Faron Young and Marty Robbins newsletter — 30 September 2009

“Born in the heat of the desert….” Eighty-four years ago this past Saturday night, twins Martin and Mamie were born in a shack (erected by their father and pregnant mother) in the desert north of Glendale, Arizona. Their older sister, Lillie, told the story this way: “One morning Grandma awakened the kids and told them there was a surprise in Mamma’s room, which was also the front room. When they went into the room, Mamma was still in bed, which was unusual. On a cot in the room were two tiny babies, each with a fist in its mouth. Grandma said the Doctor had come during the night and brought them two little twin babies. Lillie asked who was the boy and when Grandma proudly pointed, Lillie covered its face with the blanket. She had enough brothers and didn’t care whether she had another one or not. At the time she didn’t know she was covering the face of a future great country and western singer and composer.”

Bobby Braddock writes from Nashville, “Have you heard any of Melvin Endsley’s RCA records?  Amazing singer. He had a run for a couple of years,  writing country songs that were hits by pop artists like Andy Williams. Wish I had made contact with him before he died a few years ago, should have driven to Arkansas and told him what a genius I thought he was. By the way, Marty and Guy Mitchell were actually buddies, Mitchell came to a Marty show in Detroit when I was with him, came backstage, they really seemed to like each other. Surely Marty knew his versions of those songs were so-o-o much better than Mitchell’s.”

Don Dewey writes, “I am from a very small town in the Texas Panhandle. Stinnett, about 50 miles north of Amarillo. In the middle to late 60s, one of our local football players received a scholarship to TCU in Ft. Worth. He wasn’t in Ft. Worth but a short time when he was shot on the street and nearly died.  He was like the rest of us, poor, and without insurance since he hadn’t enrolled in TCU yet. We were trying to organize some type of fund raiser for his single Mom. Faron Young was playing in Amarillo and he consented to play a benefit for Rooster. We didn’t have any venue in town large enough with the exception of the football field. The stage was a 40 ft semi-trailer and the dressing room was a delivery truck parked adjacent to it. Faron’s big hit at that time was ‘Hello Walls.’  Faron bounded out of the delivery truck which was somewhat lower than the semi, he hit his head on the top of the delivery truck door and nearly went down. He quickly recovered and went on with the show changing just a few words of the song, such as ‘Hello Floor,’ ‘Hello Bathtub,’ etc. Rooster recovered and became quite successful but the memory of Faron singing his heart out for a little county town has never left me. I am 77.”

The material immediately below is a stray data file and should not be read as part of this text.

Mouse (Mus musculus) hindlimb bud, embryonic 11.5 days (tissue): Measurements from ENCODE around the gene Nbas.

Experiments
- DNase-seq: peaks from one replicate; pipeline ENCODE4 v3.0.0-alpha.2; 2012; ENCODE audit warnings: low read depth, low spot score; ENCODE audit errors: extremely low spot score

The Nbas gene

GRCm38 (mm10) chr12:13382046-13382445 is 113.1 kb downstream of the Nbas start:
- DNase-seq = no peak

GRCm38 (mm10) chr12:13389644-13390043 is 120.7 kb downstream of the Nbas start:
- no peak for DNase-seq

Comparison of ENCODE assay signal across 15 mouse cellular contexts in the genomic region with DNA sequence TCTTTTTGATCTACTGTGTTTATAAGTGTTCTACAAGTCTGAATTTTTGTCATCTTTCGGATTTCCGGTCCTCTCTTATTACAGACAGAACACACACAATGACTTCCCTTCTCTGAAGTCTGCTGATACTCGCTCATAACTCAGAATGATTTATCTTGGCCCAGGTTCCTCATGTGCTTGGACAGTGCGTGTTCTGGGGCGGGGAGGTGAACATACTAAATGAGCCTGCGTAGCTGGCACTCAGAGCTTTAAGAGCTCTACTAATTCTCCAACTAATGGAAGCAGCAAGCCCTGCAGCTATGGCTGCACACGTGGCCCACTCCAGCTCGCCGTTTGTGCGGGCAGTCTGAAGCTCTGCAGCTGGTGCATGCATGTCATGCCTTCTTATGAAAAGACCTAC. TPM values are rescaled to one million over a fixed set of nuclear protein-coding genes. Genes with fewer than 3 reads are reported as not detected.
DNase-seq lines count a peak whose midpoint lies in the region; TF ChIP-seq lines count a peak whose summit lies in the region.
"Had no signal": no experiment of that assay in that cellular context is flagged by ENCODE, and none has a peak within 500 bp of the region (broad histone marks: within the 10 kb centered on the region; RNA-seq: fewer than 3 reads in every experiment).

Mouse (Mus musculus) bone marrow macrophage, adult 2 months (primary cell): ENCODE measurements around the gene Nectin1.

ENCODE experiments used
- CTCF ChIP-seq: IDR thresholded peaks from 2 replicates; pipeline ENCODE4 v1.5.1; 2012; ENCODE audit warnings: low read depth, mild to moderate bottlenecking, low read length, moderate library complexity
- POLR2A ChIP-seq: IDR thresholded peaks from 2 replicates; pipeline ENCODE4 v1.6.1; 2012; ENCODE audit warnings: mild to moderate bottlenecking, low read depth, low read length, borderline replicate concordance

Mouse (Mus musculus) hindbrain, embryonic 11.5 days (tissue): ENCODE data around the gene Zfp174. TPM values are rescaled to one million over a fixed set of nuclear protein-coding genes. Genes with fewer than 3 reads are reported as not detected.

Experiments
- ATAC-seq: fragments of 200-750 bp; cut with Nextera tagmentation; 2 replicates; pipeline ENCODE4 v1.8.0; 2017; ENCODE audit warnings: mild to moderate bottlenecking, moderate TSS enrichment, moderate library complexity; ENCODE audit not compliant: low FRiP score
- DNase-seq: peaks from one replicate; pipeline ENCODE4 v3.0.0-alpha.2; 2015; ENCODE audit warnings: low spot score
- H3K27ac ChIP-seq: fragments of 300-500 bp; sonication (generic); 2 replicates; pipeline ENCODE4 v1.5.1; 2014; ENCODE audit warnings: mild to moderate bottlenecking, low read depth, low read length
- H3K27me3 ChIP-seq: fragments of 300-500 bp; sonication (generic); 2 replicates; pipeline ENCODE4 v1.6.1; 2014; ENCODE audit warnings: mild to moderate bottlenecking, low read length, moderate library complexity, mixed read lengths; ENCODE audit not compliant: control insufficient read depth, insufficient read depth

Diane Jordan says, “I really enjoy reading your newsletters! I found the Melvin Endsley story really interesting and was so glad to read that it was Marty Robbins who helped him. I’m so looking forward to your Marty Robbins book!”

Everett Corbin, former editor of MUSIC CITY NEWS (1966-67) and THE DONELSON NEWS DIARY (1965-80), tells me he was diagnosed with cancer of the prostate, which has spread to the bones. It is spreading rapidly, and Corbin is reflecting on what his legacy might be. He interviewed many country music stars (such as Roy Acuff, Bill Monroe,  Ernest Tubb, Lynn Anderson, Dolly Parton, Red Hicks of the Blue Sky Boys, Jimmie Skinner, Leona Williams, Mac Wiseman, Jim and Jesse, the Osborne Brothers, Al Dexter), and he feels it would be a pity for this knowledge about the artists to die when he dies. He says, “If there are any enterprising writers out there looking to do research on some of these greats, I might be able to shed some light on things they have pondered about. I no longer have internet at home, but use the library in Murfreesboro and get my mail at ejcorbin@juno.com or Everett Corbin, 5801 Halls Hill Pike, Murfreesboro TN 3713O.”

Here’s a blog entry that remembers Marty Robbins: http://3chordsaday.wordpress.com/2009/09/26/the-el-paso-trilogy-marty-robbins/
And one that remembers Faron Young: http://geezermusicclub.wordpress.com/2007/11/03/faron-young-the-hillbilly-heartthrob/

I found this neat little poem on the Steel Guitar Forum. The Mac Davis parody was written by Mike Perlowin of Los Angeles:

Lord it’s hard to be humble
when you play the steel guitar.
It’s the king of all the instruments,
The hardest of all, by far.
You play with your hands and
your feet and your knees and
your eyes and your ears and your brain.
That’s why guys who can play it
are all conceited and vain.

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